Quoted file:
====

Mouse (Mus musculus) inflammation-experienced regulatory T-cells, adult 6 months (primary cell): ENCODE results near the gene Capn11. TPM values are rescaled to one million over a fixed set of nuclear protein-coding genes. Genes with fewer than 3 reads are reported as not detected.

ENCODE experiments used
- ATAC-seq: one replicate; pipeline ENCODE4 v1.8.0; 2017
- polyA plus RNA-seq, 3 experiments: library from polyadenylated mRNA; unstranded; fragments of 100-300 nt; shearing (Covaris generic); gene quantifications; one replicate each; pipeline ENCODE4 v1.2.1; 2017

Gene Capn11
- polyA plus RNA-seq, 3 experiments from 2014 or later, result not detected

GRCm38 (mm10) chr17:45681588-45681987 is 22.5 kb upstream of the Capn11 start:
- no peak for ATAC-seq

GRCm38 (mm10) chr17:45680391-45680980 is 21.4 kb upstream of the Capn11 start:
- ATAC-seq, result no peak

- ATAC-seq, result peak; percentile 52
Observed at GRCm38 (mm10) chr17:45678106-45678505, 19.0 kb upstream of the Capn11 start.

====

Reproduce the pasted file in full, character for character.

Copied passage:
Mouse (Mus musculus) inflammation-experienced regulatory T-cells, adult 6 months (primary cell): ENCODE results near the gene Capn11. TPM values are rescaled to one million over a fixed set of nuclear protein-coding genes. Genes with fewer than 3 reads are reported as not detected.

ENCODE experiments used
- ATAC-seq: one replicate; pipeline ENCODE4 v1.8.0; 2017
- polyA plus RNA-seq, 3 experiments: library from polyadenylated mRNA; unstranded; fragments of 100-300 nt; shearing (Covaris generic); gene quantifications; one replicate each; pipeline ENCODE4 v1.2.1; 2017

Gene Capn11
- polyA plus RNA-seq, 3 experiments from 2014 or later, result not detected

GRCm38 (mm10) chr17:45681588-45681987 is 22.5 kb upstream of the Capn11 start:
- no peak for ATAC-seq

GRCm38 (mm10) chr17:45680391-45680980 is 21.4 kb upstream of the Capn11 start:
- ATAC-seq, result no peak

- ATAC-seq, result peak; percentile 52
Observed at GRCm38 (mm10) chr17:45678106-45678505, 19.0 kb upstream of the Capn11 start.